.NET Native AoT Make AWS Lambda Function Go Brrr

Upgrading a .NET AWS Lambda function to use native AoT for improved cold-start performance by over 85%.

29 November 2023 by Martin Costello |
29 November 2023 by Martin Costello

The AWS Lambda logo overlaid with the .NET logo wth some fire emojis added

Since 2017 I've been maintaining an Alexa skill, London Travel, that provides real-time information about the status of London Underground, London Overground, and the DLR (and the Elizabeth Line). The skill is an AWS Lambda function, originally implemented in Node.js, but since 2019 it has been implemented in .NET.

The skill uses the Alexa Skills SDK for .NET to handle the interactions with Alexa, and since earlier this month has been running on .NET 8.0.0.

I've been using a custom runtime for the Lambda function instead of the .NET managed runtime. The main reason for this is that it lets me use any version of .NET, not just the ones that AWS support. This has allowed me to not only use pre-release versions of .NET for testing, but it also enables me to use the latest versions of .NET as soon as they are released. The only disadvantage of this approach is that I have to patch the version of .NET being used once a month for Patch Tuesday, but I have automation set up to do that for me, so the overhead of doing that is actually minimal 😎.

As part of the .NET 8 release, the .NET team has put a lot of effort into improving the breadth of the capability of the native AoT support. With .NET 8, many more use cases are supported for AoT, making the performance and size benefits of AoT available to more applications than before. The .NET team at AWS has also been working hard on ensuring that the various AWS SDK libraries are compatible with AoT, with the various NuGet packages now annotated (and tested) as being AoT compatible.

With all these changes, I was curious to see how much of a difference AoT would make to the performance of my Lambda function, so I decided to try it out. In this post I'll go through what I needed to change to allow publishing my Alexa skill as a native application, what I learned along the way, and the results of the changes to the function's runtime performance.

TL;DR: It's faster, smaller, and cheaper to run. 🚀🔥

Let's dive in!

Publishing as AoT

The first step to migrating an application to native AoT is to turn it on and see what breaks.

This is easy to do with the .NET 8 SDK - all that's needed is to enable the PublishAot property in the application's project file and then to build it. This will then (unless you're very lucky) generate a bunch of compiler warnings, letting you know which of your dependencies are not compatible with AoT (if any), as well as what APIs your code uses that aren't AoT compatible.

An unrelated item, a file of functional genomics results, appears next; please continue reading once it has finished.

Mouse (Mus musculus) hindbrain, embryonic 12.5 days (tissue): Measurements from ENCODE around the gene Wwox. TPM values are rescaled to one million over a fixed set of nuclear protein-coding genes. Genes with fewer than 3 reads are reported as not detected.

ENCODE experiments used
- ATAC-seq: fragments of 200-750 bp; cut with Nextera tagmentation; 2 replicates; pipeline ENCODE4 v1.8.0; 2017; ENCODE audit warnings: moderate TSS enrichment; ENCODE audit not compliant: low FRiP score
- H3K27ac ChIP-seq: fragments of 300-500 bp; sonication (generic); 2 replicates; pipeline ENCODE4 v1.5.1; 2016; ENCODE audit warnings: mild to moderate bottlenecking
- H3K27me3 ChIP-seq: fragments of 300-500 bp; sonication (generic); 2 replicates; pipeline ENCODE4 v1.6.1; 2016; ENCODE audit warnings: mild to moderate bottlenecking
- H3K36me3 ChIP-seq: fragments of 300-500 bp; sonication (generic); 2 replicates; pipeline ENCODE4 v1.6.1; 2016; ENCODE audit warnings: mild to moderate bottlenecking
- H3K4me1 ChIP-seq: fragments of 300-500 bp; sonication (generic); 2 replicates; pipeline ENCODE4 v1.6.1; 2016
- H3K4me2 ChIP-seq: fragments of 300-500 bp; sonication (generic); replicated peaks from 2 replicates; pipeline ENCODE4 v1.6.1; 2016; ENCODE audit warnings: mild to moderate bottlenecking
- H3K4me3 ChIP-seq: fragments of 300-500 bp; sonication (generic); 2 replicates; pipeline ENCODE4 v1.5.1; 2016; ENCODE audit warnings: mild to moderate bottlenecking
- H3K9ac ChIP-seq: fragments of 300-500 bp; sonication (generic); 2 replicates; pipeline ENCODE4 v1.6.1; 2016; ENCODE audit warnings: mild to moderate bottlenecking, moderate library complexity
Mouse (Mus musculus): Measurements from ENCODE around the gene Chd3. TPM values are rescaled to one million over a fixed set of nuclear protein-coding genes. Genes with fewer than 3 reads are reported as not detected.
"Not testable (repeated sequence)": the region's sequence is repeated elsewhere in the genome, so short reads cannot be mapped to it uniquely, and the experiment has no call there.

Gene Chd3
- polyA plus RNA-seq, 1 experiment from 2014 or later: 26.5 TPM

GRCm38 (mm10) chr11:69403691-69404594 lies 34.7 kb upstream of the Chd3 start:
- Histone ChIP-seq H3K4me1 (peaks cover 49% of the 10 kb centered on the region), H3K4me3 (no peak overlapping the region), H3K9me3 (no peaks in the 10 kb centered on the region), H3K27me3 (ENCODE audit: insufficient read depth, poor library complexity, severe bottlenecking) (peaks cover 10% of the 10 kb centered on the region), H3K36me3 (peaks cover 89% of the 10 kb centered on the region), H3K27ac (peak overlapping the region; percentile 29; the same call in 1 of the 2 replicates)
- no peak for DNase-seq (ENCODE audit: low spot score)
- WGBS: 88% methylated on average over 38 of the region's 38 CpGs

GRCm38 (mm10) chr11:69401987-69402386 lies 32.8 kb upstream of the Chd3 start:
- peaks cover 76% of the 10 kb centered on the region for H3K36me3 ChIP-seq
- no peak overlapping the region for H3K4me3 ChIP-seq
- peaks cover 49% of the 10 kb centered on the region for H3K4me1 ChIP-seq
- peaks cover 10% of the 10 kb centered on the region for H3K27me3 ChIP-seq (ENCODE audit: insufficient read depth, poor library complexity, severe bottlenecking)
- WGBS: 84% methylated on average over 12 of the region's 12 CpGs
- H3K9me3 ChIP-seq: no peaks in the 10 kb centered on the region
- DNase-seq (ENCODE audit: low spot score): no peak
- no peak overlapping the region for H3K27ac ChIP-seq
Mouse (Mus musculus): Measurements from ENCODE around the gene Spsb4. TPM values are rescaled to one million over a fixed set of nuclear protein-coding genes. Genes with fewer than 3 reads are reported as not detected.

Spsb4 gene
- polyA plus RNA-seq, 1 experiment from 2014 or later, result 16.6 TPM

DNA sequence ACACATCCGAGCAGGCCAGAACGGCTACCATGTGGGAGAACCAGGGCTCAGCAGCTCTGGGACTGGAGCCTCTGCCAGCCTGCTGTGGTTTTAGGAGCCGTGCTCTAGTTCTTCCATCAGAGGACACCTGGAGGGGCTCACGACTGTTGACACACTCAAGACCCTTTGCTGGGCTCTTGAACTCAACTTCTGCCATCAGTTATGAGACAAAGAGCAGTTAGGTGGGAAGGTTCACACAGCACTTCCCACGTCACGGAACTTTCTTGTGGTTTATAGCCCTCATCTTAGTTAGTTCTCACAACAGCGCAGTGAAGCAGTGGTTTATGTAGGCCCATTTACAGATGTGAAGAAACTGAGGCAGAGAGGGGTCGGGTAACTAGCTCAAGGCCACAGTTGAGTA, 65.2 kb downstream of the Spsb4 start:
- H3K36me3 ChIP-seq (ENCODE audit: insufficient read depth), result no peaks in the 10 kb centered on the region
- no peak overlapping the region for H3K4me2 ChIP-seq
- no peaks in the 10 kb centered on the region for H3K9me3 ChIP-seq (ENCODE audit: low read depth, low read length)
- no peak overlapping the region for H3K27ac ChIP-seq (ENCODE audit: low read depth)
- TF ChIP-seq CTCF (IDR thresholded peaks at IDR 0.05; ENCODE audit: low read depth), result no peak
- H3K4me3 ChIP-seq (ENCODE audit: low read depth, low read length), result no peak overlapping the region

For my skill, the two main culprits of AoT incompatibilies were the Microsoft.ApplicationInsights and Newtonsoft.Json NuGet packages.

I haven't looked at the Application Insigts metrics generated by the skill for a long time, and the team have no plans to support it, so the path forward there was pretty easy - I just removed it.

Removing Newtonsoft.Json is a much more involved proposition though...

Removing Newtonsoft.Json

The Alexa.NET NuGet package that I used to implement most of the code for interacting with Alexa uses the ubiquitous Newtonsoft.Json library for serializing and deserializing JSON. As well as Newtonsoft.Json not natively supporting asynchronous code, it also isn't AoT compatible. Alexa.NET uses a lot of advanced features of Newtonsoft.Json, such as polymorphic (de)serialization which is very incompatible with native AoT, so I knew that migrating away from it in Alexa.NET wouldn't be an easy task.

Despite that, being a good open source citizen, I raised an issue to see if the maintainers of Alexa.NET would be interested in supporting AoT. Due to the amount of work required to move over to System.Text.Json (and the ripple effect that would have on their extension ecosystem), the maintainers weren't interested in supporting AoT. That's fair, but also it meant that as I'd need to tackle the whole problem myself, the timescales to do the upgrade were now entirely in my hands.

The bulk of the work to remove Newtonsoft.Json involved adding a bunch of classes to handle deserializing the requests passed to the skill by the Alexa service, and then to correctly serializes the responses to respond to the user. You can see the full set of changes in this this commit. In summary, the changes were:

All-in-all this was the most time-consuming part of the migration, but most of it was all very boiler-plate code. Originally I tried to replicate the polymorphism that Alexa.NET used for the various Alexa request and response objects, but unfortunately I hit this limitation of the System.Text.Json serializer where the type descriminator needs to be the first property of the object being deserialized. As this isn't the case with the Alexa requests and cannot be changed, there was no way to work around this. 🥲